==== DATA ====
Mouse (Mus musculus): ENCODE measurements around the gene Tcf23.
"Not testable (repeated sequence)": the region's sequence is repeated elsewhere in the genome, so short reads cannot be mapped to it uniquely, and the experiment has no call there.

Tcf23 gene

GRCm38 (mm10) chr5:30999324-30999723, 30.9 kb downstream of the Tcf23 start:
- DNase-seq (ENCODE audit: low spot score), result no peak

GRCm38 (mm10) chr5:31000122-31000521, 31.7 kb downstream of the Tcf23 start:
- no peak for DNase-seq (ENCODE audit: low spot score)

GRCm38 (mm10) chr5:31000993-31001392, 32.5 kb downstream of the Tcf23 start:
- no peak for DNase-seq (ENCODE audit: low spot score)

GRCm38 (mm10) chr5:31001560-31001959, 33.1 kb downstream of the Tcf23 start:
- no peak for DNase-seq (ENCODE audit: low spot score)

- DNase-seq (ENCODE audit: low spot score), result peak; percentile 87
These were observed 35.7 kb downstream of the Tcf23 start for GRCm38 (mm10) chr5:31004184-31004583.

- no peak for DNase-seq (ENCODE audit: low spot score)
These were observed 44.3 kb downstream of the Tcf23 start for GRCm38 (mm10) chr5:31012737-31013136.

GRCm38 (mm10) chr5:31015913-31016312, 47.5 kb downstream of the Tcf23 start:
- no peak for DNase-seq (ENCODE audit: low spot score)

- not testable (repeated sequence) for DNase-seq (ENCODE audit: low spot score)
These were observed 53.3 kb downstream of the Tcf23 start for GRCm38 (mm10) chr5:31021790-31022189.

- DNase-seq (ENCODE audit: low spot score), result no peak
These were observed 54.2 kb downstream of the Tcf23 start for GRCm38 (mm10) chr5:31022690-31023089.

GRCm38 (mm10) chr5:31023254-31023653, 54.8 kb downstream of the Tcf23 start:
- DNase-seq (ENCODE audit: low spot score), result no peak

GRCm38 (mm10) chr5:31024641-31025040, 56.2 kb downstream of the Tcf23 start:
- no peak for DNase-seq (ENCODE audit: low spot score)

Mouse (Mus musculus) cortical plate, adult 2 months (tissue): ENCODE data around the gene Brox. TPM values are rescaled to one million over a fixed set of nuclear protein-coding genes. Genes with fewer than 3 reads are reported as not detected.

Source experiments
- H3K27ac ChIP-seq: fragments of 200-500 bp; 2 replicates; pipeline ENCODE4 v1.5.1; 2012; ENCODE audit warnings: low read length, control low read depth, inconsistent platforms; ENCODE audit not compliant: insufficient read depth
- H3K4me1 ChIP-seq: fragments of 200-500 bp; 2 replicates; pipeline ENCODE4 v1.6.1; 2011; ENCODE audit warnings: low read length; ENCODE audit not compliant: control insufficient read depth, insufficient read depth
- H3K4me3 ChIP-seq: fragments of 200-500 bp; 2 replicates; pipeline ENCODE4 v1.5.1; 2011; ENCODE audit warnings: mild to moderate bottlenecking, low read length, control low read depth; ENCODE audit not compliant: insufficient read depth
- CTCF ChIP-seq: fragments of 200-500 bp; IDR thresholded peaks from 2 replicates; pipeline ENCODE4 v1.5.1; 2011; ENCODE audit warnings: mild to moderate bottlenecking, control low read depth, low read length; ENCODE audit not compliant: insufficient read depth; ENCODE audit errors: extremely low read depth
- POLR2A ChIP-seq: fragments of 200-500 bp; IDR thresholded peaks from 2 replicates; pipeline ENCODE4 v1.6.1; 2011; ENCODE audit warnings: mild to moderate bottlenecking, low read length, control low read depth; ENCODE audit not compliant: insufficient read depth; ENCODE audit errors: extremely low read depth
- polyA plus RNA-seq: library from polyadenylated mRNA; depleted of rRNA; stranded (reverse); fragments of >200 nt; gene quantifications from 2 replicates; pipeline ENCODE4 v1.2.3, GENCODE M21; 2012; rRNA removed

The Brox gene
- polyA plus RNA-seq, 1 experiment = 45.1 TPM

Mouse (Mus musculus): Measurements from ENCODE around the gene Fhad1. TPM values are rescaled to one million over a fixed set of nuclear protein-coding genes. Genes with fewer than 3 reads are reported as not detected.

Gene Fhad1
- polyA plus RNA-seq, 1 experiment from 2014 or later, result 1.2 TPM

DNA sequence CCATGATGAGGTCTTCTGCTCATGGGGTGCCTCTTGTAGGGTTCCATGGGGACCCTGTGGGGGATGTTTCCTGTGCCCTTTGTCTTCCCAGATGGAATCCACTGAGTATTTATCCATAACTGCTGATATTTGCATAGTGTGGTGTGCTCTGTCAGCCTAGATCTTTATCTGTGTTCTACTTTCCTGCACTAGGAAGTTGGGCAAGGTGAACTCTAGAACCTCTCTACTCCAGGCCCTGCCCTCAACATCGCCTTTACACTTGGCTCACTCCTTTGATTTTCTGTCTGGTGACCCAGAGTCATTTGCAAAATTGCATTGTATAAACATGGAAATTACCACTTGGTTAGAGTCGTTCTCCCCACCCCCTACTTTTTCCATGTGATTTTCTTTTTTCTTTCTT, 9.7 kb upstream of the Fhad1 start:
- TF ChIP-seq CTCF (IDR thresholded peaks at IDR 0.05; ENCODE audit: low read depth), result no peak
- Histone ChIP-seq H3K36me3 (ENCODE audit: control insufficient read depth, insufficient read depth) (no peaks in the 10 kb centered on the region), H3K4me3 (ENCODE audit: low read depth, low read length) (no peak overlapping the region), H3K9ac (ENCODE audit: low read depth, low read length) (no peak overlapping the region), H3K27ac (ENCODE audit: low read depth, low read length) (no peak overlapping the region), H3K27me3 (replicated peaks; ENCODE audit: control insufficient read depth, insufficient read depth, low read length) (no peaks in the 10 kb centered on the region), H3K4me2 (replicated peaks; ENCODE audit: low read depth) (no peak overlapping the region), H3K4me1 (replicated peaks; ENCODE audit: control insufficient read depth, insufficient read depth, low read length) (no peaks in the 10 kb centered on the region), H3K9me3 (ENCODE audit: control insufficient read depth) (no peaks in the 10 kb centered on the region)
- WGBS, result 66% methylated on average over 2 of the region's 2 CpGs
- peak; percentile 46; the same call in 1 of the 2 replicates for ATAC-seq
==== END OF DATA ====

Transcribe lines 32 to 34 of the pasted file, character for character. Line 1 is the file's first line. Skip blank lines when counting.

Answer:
- POLR2A ChIP-seq: fragments of 200-500 bp; IDR thresholded peaks from 2 replicates; pipeline ENCODE4 v1.6.1; 2011; ENCODE audit warnings: mild to moderate bottlenecking, low read length, control low read depth; ENCODE audit not compliant: insufficient read depth; ENCODE audit errors: extremely low read depth
- polyA plus RNA-seq: library from polyadenylated mRNA; depleted of rRNA; stranded (reverse); fragments of >200 nt; gene quantifications from 2 replicates; pipeline ENCODE4 v1.2.3, GENCODE M21; 2012; rRNA removed

The Brox gene